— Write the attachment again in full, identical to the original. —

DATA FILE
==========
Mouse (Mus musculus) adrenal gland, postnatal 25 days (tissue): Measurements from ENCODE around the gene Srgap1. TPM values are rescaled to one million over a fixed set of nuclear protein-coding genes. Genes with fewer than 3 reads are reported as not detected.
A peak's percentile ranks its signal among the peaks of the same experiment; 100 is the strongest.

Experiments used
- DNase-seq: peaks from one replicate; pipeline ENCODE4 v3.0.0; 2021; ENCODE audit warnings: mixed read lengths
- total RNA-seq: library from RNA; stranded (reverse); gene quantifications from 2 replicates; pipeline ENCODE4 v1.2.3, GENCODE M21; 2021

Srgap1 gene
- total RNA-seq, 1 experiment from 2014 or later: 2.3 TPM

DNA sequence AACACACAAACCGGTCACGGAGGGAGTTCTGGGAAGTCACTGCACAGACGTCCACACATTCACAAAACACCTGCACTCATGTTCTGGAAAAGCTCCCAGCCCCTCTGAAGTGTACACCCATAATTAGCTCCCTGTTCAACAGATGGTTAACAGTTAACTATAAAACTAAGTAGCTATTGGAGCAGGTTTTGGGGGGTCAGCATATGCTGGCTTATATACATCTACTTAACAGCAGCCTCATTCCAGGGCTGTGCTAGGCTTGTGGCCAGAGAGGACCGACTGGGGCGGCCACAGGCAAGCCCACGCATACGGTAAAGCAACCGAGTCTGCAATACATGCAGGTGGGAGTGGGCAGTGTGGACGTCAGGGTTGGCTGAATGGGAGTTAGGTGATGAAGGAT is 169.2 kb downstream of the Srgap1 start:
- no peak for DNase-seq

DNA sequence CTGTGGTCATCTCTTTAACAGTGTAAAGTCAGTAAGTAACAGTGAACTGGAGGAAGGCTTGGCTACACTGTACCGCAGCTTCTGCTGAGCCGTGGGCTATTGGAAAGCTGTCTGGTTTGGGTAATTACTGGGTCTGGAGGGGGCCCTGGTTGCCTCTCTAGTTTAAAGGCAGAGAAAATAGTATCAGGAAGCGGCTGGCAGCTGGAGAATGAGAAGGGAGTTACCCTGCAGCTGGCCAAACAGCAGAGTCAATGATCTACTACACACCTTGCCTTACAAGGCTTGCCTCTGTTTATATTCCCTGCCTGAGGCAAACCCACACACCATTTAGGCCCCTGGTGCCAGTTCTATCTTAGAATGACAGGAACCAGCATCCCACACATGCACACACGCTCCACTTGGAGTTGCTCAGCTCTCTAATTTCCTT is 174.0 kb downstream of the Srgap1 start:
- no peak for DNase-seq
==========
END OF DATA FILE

Mouse (Mus musculus) adrenal gland, postnatal 25 days (tissue): Measurements from ENCODE around the gene Srgap1. TPM values are rescaled to one million over a fixed set of nuclear protein-coding genes. Genes with fewer than 3 reads are reported as not detected.
A peak's percentile ranks its signal among the peaks of the same experiment; 100 is the strongest.

Experiments used
- DNase-seq: peaks from one replicate; pipeline ENCODE4 v3.0.0; 2021; ENCODE audit warnings: mixed read lengths
- total RNA-seq: library from RNA; stranded (reverse); gene quantifications from 2 replicates; pipeline ENCODE4 v1.2.3, GENCODE M21; 2021

Srgap1 gene
- total RNA-seq, 1 experiment from 2014 or later: 2.3 TPM

DNA sequence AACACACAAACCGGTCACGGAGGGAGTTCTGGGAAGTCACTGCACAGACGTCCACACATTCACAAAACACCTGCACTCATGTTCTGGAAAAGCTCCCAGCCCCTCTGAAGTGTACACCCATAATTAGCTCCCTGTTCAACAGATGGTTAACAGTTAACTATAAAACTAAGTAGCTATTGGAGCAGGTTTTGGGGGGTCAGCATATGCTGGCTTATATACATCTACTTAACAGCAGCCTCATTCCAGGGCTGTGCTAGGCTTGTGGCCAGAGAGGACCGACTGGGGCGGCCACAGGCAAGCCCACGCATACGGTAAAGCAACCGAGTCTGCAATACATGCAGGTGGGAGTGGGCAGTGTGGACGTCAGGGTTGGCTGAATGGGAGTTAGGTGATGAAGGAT is 169.2 kb downstream of the Srgap1 start:
- no peak for DNase-seq

DNA sequence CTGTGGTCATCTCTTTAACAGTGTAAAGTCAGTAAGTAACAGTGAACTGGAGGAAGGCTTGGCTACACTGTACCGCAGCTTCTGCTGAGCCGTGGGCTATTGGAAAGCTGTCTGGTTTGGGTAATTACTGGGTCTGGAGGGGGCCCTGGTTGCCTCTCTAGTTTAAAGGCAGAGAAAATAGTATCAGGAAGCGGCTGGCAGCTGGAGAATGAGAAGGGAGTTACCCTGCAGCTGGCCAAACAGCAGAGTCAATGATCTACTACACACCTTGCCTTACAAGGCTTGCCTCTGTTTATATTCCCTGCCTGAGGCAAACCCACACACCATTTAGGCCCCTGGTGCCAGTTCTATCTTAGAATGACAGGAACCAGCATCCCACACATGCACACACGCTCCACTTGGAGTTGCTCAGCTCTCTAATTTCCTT is 174.0 kb downstream of the Srgap1 start:
- no peak for DNase-seq